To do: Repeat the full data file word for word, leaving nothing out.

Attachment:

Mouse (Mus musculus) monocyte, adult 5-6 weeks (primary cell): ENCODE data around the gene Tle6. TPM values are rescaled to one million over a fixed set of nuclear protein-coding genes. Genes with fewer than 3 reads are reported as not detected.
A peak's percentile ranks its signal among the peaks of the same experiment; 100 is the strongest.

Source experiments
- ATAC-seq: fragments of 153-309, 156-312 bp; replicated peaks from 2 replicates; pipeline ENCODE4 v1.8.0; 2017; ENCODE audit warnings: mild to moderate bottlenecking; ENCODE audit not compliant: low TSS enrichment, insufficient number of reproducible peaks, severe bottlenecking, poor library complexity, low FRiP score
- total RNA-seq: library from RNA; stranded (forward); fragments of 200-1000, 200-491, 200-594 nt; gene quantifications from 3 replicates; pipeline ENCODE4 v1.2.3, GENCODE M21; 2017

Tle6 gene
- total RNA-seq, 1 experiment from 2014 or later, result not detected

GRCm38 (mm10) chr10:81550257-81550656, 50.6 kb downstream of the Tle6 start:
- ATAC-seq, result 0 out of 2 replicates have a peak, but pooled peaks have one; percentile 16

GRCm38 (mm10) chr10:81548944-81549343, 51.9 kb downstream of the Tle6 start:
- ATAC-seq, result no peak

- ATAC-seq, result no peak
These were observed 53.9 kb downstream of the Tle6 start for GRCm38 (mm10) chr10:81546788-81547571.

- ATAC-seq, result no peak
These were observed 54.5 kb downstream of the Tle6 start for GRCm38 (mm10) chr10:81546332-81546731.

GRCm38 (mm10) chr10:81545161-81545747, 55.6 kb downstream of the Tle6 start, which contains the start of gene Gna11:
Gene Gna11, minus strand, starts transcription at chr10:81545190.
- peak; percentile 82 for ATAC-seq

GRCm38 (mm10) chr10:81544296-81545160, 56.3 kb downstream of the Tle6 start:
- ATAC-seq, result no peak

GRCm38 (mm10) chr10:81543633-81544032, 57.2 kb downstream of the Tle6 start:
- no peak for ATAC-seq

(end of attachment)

Mouse (Mus musculus) monocyte, adult 5-6 weeks (primary cell): ENCODE data around the gene Tle6. TPM values are rescaled to one million over a fixed set of nuclear protein-coding genes. Genes with fewer than 3 reads are reported as not detected.
A peak's percentile ranks its signal among the peaks of the same experiment; 100 is the strongest.

Source experiments
- ATAC-seq: fragments of 153-309, 156-312 bp; replicated peaks from 2 replicates; pipeline ENCODE4 v1.8.0; 2017; ENCODE audit warnings: mild to moderate bottlenecking; ENCODE audit not compliant: low TSS enrichment, insufficient number of reproducible peaks, severe bottlenecking, poor library complexity, low FRiP score
- total RNA-seq: library from RNA; stranded (forward); fragments of 200-1000, 200-491, 200-594 nt; gene quantifications from 3 replicates; pipeline ENCODE4 v1.2.3, GENCODE M21; 2017

Tle6 gene
- total RNA-seq, 1 experiment from 2014 or later, result not detected

GRCm38 (mm10) chr10:81550257-81550656, 50.6 kb downstream of the Tle6 start:
- ATAC-seq, result 0 out of 2 replicates have a peak, but pooled peaks have one; percentile 16

GRCm38 (mm10) chr10:81548944-81549343, 51.9 kb downstream of the Tle6 start:
- ATAC-seq, result no peak

- ATAC-seq, result no peak
These were observed 53.9 kb downstream of the Tle6 start for GRCm38 (mm10) chr10:81546788-81547571.

- ATAC-seq, result no peak
These were observed 54.5 kb downstream of the Tle6 start for GRCm38 (mm10) chr10:81546332-81546731.

GRCm38 (mm10) chr10:81545161-81545747, 55.6 kb downstream of the Tle6 start, which contains the start of gene Gna11:
Gene Gna11, minus strand, starts transcription at chr10:81545190.
- peak; percentile 82 for ATAC-seq

GRCm38 (mm10) chr10:81544296-81545160, 56.3 kb downstream of the Tle6 start:
- ATAC-seq, result no peak

GRCm38 (mm10) chr10:81543633-81544032, 57.2 kb downstream of the Tle6 start:
- no peak for ATAC-seq